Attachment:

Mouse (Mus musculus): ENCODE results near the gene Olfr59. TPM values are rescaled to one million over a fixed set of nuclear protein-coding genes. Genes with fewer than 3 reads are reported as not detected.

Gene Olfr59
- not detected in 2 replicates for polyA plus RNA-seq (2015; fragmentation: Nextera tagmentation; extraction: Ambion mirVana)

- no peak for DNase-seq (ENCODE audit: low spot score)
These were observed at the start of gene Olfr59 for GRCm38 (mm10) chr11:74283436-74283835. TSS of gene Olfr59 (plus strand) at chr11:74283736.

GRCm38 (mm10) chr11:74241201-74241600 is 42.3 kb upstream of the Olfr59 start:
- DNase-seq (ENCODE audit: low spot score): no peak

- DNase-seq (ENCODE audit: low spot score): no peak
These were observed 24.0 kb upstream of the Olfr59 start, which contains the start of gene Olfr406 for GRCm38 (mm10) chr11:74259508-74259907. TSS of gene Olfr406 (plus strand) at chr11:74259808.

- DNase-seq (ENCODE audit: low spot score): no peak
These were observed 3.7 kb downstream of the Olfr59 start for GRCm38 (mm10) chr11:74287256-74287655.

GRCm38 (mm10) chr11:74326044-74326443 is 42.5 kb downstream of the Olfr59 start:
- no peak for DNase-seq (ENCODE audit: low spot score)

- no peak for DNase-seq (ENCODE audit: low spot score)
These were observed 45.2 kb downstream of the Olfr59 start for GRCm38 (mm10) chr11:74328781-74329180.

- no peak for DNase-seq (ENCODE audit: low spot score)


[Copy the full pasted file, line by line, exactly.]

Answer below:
Mouse (Mus musculus): ENCODE results near the gene Olfr59. TPM values are rescaled to one million over a fixed set of nuclear protein-coding genes. Genes with fewer than 3 reads are reported as not detected.

Gene Olfr59
- not detected in 2 replicates for polyA plus RNA-seq (2015; fragmentation: Nextera tagmentation; extraction: Ambion mirVana)

- no peak for DNase-seq (ENCODE audit: low spot score)
These were observed at the start of gene Olfr59 for GRCm38 (mm10) chr11:74283436-74283835. TSS of gene Olfr59 (plus strand) at chr11:74283736.

GRCm38 (mm10) chr11:74241201-74241600 is 42.3 kb upstream of the Olfr59 start:
- DNase-seq (ENCODE audit: low spot score): no peak

- DNase-seq (ENCODE audit: low spot score): no peak
These were observed 24.0 kb upstream of the Olfr59 start, which contains the start of gene Olfr406 for GRCm38 (mm10) chr11:74259508-74259907. TSS of gene Olfr406 (plus strand) at chr11:74259808.

- DNase-seq (ENCODE audit: low spot score): no peak
These were observed 3.7 kb downstream of the Olfr59 start for GRCm38 (mm10) chr11:74287256-74287655.

GRCm38 (mm10) chr11:74326044-74326443 is 42.5 kb downstream of the Olfr59 start:
- no peak for DNase-seq (ENCODE audit: low spot score)

- no peak for DNase-seq (ENCODE audit: low spot score)
These were observed 45.2 kb downstream of the Olfr59 start for GRCm38 (mm10) chr11:74328781-74329180.

- no peak for DNase-seq (ENCODE audit: low spot score)